International Overdose Awareness Day: 31 August 2018

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International Overdose Awareness Day (IOAD) is a global event held on 31 August each year. It aims to raise awareness around overdose and reduce the stigma of drug-related death, while also providing the opportunity to lobby politicians about overdose and demand better community responses.

IOAD acknowledges the grief felt by families and friends remembering those who have sustained death or permanent injury as a result of drug overdose and works to spread the message that overdose is preventable. Wear silver to show your support.

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We are encouraging everyone to add their voice to a day calling attention to reducing the global scale of drug fatalities.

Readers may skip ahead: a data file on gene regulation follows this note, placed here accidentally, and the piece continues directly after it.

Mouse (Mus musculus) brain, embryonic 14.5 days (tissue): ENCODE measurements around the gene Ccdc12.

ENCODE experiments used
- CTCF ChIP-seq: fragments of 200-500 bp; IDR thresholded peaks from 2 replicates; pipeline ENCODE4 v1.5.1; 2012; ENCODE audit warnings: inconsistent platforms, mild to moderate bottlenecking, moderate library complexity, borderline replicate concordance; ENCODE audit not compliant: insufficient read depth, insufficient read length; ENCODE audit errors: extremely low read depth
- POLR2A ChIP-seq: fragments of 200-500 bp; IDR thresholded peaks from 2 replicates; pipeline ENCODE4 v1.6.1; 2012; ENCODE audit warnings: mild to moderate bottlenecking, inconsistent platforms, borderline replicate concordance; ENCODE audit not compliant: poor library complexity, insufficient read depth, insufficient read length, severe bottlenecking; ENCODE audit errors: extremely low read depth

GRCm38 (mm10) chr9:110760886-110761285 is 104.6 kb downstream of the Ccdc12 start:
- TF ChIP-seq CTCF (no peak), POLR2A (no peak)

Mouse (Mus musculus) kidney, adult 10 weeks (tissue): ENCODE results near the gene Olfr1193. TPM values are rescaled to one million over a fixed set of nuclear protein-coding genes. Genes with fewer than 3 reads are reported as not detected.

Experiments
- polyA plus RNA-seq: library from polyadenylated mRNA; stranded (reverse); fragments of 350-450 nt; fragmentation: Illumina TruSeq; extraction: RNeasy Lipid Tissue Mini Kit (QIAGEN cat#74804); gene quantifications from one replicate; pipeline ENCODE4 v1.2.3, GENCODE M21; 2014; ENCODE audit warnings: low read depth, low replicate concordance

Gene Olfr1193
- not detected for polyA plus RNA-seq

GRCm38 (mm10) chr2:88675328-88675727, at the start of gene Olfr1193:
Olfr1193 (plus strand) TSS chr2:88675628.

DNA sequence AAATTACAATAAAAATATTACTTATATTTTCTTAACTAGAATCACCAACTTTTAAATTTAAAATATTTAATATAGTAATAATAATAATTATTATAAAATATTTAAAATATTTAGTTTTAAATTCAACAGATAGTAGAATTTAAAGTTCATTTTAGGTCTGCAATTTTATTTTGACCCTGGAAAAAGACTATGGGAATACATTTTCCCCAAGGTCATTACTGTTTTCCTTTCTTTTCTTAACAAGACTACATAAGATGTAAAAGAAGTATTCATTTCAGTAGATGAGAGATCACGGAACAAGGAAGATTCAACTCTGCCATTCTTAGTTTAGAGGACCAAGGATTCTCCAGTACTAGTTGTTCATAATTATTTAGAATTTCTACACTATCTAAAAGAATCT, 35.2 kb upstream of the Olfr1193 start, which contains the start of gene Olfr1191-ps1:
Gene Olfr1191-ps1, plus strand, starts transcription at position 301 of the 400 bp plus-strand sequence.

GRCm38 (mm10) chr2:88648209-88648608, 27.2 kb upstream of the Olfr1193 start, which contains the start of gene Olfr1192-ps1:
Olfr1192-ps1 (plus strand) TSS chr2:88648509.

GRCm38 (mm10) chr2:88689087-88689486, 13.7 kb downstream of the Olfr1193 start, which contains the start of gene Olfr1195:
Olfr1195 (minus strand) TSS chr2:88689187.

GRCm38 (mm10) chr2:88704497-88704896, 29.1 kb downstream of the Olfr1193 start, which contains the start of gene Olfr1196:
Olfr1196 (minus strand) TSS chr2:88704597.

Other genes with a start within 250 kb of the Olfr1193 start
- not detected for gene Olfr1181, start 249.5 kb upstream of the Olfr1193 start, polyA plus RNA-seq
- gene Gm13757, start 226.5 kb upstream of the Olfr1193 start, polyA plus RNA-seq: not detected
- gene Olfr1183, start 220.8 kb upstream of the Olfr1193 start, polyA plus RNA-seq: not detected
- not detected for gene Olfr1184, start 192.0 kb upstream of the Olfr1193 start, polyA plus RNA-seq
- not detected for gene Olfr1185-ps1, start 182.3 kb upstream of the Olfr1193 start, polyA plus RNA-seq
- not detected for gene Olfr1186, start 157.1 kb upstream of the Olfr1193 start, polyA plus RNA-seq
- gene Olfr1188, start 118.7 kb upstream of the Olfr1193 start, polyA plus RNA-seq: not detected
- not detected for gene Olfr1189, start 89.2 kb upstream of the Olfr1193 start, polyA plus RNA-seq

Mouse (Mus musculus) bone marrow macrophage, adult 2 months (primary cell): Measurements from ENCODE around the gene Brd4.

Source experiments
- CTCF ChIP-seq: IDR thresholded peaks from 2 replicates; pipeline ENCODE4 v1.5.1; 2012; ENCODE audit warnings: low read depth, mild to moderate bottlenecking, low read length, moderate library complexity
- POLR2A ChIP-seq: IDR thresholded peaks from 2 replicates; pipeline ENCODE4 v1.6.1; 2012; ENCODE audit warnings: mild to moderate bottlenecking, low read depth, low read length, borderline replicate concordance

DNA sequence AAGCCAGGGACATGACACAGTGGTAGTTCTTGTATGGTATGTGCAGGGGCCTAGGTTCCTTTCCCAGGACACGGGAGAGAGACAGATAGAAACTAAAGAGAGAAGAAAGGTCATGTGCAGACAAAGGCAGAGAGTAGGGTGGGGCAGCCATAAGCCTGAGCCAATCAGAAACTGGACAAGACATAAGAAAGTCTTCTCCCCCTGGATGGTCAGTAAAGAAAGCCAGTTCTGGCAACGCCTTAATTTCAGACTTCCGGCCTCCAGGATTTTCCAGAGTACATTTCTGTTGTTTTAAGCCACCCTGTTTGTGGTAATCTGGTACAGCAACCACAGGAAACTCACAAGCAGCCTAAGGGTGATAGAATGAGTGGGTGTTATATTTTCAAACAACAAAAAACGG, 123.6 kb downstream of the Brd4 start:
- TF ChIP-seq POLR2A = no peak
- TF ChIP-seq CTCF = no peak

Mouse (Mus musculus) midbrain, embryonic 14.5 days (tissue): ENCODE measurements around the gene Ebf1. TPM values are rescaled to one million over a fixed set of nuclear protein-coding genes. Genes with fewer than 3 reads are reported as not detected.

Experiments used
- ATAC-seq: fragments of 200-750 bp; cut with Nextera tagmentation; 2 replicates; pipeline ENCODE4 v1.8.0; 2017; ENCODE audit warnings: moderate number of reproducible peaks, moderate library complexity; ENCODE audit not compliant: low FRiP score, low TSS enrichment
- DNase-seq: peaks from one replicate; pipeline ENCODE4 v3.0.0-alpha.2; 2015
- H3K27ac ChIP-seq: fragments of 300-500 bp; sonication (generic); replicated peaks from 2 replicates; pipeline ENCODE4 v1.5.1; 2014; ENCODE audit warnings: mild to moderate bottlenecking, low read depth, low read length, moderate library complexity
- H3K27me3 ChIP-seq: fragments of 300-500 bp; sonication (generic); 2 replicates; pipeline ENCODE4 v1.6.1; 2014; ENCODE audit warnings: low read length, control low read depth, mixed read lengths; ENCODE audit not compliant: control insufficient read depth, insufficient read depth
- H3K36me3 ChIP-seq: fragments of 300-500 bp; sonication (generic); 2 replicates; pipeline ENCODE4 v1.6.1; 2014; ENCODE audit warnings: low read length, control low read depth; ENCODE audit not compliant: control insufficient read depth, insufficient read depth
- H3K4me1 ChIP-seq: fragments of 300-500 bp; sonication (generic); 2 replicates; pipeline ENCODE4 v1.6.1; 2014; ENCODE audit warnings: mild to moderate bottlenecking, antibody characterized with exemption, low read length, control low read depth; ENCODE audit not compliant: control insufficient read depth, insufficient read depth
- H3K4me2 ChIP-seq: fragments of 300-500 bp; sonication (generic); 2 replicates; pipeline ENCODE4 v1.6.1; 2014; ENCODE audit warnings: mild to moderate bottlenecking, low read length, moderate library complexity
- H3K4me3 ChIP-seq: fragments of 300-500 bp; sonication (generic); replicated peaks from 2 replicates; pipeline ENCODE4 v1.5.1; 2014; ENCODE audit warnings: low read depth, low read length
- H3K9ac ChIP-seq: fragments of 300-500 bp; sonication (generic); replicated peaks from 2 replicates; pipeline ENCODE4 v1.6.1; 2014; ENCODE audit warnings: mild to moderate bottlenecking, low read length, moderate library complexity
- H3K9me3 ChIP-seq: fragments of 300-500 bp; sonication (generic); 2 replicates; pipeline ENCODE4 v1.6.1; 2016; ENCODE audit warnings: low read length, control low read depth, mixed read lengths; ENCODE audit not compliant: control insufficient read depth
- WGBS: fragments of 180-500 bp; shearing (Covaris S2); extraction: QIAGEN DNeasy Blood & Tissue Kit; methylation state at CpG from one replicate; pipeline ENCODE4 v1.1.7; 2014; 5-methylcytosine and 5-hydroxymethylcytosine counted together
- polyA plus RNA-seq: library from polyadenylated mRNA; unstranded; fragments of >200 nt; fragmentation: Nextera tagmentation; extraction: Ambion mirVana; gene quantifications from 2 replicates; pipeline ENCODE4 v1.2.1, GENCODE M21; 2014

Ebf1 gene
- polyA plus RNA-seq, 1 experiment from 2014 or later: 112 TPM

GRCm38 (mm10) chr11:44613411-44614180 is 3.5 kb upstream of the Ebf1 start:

The best estimates, from the United Nations Office on Drugs and Crime (UNODC) indicate that nearly 200,000 people die each year from drug overdoses.
The international community needs to talk more about overdose and how to drive down the number of deaths. International Overdose Awareness Day, an initiative of Penington Institute, is a day for raising a united voice for preventing overdose, for saving lives.
We want as many groups as possible to stage events and let their communities know the campaign is an international day of action. Last year events were held around the world, including in Australia, Bahrain, Belgium, Canada, China, India, the Slovak Republic, the United Kingdom and the United States.
We want this to be just the beginning.Grassroots community level action is at the heart of the day because it shows that people lost to drug overdose are individuals and family members, not just statistics. Often the strongest supporters of the day are the families of overdose victims who do not want other families to suffer as they have.
Therefore many groups are marking the day by staging a memorial event in conjunction with an overdose response training session. Momentum is building for making overdose prevention programs available to all who need them, and marking the day by informing as many people as possible can save lives.

Supported by grants from

Open Society Foundations Robert Carr Fund